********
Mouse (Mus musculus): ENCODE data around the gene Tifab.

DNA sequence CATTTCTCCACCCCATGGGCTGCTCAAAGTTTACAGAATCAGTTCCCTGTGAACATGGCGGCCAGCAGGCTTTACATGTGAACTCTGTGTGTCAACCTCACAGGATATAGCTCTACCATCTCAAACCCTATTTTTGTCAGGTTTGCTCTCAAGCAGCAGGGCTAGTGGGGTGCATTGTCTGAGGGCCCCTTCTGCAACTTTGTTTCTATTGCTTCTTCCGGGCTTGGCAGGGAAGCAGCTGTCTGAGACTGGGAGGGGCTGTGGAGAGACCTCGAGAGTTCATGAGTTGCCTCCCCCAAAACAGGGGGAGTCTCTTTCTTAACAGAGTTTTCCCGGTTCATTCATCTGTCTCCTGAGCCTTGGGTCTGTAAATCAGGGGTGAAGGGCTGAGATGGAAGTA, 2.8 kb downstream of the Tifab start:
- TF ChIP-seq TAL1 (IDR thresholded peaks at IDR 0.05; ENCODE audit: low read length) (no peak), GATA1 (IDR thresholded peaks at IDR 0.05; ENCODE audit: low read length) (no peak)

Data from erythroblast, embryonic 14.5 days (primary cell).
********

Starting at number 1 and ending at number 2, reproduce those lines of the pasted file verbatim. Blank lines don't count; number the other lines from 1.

Mouse (Mus musculus): ENCODE data around the gene Tifab.

DNA sequence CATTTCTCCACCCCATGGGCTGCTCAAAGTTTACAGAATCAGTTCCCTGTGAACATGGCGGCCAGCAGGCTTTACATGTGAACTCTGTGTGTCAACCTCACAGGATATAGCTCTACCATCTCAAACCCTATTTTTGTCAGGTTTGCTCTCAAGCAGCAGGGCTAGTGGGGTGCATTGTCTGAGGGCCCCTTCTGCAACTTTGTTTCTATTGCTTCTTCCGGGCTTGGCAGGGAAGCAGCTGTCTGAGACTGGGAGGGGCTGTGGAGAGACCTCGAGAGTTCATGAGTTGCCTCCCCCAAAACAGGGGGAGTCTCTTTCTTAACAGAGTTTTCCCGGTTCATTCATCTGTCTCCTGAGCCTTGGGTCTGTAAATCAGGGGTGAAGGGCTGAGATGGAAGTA, 2.8 kb downstream of the Tifab start: